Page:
life and all of its folly steal the breath from your body
and replace it with the staccato melody of giggles and guffaws;
the laughter that comes without fair warning and continues without
Be kind. Always. Give love freely and never wait for it to come back.
If it breathes, grows or has even a single cell bouncing around
inside it, love it, too. Each and every thing deserves and has earned
more respect than its given so start the trend and I promise,
promise that you will feel part of it all when you hold life
in your hands.
Love. Promise me that you will love. It will shake your skin
and rattle your bones and the sheer volume of butterflies inside
will threaten to lift your stomach to your throat. Love. Don’t
think of the why or the how of the what if and just love.
Finally, never be afraid to follow your heart. Take all you have and risk it
truly risk it for where your crazy heart decides to take you.
Do not ever think you, exactly you, are not capable of chasing your dreams
and do not ever think that you, exactly you, are not worth being chased.
It’s going to hurt, more than you think it will, and it’s going to heal
more than you ever imagine it can. You will be cut, scraped
and scarred from these pursuits but scars are stories, and one day
those stories will make you smile.”
In a recent WJBC article, it was referenced that we have only enough revenue to operate for 70 days, but we would find the rest. Let's clarify, we wish we knew where to "find" money, but we planted sunset maples in front of our buildings, not money trees. The facts of what was said, if you simply look at our 180 mandated calendar days, the State contributes revenues equal to about 75 days of operations. Our local taxpayers in essence fund the summer operations and 105 days of our 180-day calendar.
At the State of the Schools this year, we assured our public that we would be operational in SY2016-17 regardless of the inaction by the State, but that the lack of a State budget was a serious issue. While we will not allow politics to stand in the way of serving our students, the current trajectory created by the leadership in Illinois is not sustainable. In the best interest of the students and community of LeRoy, we need to advocate to authentically fully fund General State Aid and Mandated Categoricals at a non-prorated level. We have been under the conditions of proration and missed payments for 8 years, a condition that has to end or in time we will not be sustainable. Realize that to fully fund a foundation level of $6119 for next school year, would still mean that our school district would be getting approximately $750,000 less in General State Aid than it was supposed to in 2012.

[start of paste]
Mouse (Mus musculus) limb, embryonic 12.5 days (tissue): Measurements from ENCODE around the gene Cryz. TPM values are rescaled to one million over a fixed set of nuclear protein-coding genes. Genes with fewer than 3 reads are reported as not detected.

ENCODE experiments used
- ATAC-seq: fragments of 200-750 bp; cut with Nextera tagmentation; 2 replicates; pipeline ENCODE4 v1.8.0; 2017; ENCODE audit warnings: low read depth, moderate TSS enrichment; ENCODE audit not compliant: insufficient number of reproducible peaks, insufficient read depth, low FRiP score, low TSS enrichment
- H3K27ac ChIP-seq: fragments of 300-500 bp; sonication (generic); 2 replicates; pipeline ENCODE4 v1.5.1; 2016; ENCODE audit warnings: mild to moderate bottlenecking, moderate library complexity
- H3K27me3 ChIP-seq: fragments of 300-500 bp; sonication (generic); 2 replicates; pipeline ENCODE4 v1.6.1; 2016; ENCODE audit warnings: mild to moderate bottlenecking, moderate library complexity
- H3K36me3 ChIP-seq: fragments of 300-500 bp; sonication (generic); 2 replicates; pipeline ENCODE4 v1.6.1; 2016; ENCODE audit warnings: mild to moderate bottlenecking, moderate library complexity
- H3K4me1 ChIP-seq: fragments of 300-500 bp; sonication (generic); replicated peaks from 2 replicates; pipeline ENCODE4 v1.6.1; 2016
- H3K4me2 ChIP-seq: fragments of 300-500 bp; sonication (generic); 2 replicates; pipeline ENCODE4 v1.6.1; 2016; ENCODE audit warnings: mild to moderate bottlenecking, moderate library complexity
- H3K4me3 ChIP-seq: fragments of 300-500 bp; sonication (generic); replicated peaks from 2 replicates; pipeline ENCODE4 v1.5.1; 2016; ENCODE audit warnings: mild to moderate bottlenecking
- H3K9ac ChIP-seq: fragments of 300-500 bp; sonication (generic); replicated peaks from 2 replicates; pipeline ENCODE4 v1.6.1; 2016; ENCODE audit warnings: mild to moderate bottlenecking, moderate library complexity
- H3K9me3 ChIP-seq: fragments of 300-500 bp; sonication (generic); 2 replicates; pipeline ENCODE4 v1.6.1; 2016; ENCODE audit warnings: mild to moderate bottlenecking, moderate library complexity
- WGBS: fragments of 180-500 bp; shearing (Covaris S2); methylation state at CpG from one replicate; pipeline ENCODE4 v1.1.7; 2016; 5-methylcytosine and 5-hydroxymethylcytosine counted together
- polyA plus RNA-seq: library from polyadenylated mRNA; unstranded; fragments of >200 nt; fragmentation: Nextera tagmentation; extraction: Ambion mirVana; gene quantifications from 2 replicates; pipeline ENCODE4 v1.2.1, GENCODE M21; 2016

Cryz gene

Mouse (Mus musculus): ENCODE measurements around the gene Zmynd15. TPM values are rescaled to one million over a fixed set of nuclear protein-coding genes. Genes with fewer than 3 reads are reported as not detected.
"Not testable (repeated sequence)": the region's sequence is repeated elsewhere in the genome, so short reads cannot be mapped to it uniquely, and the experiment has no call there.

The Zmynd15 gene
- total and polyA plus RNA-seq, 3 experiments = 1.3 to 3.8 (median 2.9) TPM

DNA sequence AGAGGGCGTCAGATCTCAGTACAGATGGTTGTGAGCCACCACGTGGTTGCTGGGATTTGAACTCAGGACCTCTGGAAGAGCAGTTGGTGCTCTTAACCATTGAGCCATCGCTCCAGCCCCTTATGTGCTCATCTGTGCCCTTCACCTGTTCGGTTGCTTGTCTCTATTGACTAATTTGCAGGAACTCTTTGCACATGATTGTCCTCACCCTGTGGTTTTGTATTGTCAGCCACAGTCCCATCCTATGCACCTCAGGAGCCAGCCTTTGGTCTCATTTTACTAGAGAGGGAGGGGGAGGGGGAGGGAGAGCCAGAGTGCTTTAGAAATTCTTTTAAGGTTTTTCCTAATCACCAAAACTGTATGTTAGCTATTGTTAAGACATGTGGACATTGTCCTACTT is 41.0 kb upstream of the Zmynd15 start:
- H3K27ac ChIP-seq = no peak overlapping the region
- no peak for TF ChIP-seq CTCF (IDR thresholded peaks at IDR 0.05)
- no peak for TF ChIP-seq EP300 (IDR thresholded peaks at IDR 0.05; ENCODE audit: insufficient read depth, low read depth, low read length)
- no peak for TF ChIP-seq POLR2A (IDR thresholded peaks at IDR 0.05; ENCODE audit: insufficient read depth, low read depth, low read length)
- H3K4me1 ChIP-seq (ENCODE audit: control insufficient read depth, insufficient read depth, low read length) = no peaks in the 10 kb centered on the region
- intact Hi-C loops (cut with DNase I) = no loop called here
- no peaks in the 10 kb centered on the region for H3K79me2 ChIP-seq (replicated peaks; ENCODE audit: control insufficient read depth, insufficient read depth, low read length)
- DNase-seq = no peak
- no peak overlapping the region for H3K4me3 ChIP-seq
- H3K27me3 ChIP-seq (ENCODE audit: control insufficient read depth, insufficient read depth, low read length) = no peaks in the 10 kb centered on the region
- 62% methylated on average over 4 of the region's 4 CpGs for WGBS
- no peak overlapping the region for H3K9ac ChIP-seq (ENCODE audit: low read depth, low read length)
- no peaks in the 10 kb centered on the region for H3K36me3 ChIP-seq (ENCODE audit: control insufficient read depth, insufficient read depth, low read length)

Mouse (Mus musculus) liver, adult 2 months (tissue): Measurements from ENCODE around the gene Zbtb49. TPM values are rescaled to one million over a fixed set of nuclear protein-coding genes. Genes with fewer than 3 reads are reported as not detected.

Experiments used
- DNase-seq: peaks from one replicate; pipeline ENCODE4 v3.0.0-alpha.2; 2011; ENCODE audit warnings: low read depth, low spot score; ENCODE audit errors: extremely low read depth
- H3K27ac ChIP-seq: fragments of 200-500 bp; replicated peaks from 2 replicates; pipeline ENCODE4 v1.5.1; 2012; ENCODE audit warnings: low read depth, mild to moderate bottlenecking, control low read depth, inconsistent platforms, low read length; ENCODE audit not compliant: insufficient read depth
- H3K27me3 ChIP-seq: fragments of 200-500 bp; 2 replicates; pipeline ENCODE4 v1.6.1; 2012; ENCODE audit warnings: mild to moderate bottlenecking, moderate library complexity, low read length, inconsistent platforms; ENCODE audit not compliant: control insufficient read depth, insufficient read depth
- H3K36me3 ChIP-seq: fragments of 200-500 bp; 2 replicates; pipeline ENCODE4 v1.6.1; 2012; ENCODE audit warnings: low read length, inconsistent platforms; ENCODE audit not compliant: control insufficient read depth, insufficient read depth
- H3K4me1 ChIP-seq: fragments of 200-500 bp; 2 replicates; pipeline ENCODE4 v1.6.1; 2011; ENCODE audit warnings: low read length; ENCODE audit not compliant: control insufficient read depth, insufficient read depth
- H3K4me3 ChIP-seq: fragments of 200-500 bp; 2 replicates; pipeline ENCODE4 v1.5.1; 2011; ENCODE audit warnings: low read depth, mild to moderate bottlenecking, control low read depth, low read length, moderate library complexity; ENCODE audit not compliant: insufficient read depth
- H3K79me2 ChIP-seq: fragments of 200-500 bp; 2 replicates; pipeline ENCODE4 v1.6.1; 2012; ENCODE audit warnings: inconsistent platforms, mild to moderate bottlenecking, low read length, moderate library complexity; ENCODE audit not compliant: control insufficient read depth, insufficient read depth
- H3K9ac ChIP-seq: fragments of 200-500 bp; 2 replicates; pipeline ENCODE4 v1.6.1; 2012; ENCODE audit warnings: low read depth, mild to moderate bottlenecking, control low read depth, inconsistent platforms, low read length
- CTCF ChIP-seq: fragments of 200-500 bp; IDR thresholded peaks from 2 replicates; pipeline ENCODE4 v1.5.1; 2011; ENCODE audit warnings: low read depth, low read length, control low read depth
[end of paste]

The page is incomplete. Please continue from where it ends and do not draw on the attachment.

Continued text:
The Board of Education has committed to managing financial reserves to ensure that a failure by the State in any one year would not impact our students, but the perpetual failure to adequately fund over a period of time will make it impossible to continue to provide the level of service to our students and our community that we have come to expect.
The ask of your legislative leaders is simple, 1.) fund at least $6119 as a foundation level & mandated categoricals at 100% for SY2016-17, and 2.) put in place the Illinois Evidence Based Funding for Student Success for SY2017-18 and beyond. Any other solution predestines our district to deficit spend well into the future.
The current climate in Springfield makes the prospect of finding genuine solutions seem hopeless. Those in Springfield have no problem pointing a finger at who they blame, stating why the other party is wrong, expressing which side does not care about the people, and excusing themselves because the challenge is so great. The media simply perpetuates the message of gridlock, blame, and futility.
What we have not heard is anyone with a compelling vision to solve the problems of our State, to move past ideology, to skip the mysterious math of both parties, and to just be truthful. There has been no willingness to establish a courageous path toward what we want for the people of our State and then a commitment to the hard work of making that a reality. If such a leader were to emerge, would we be willing follow, even if we were not in 100% agreement, even if it were really hard, is a solution and a hopeful path worth the sacrifice?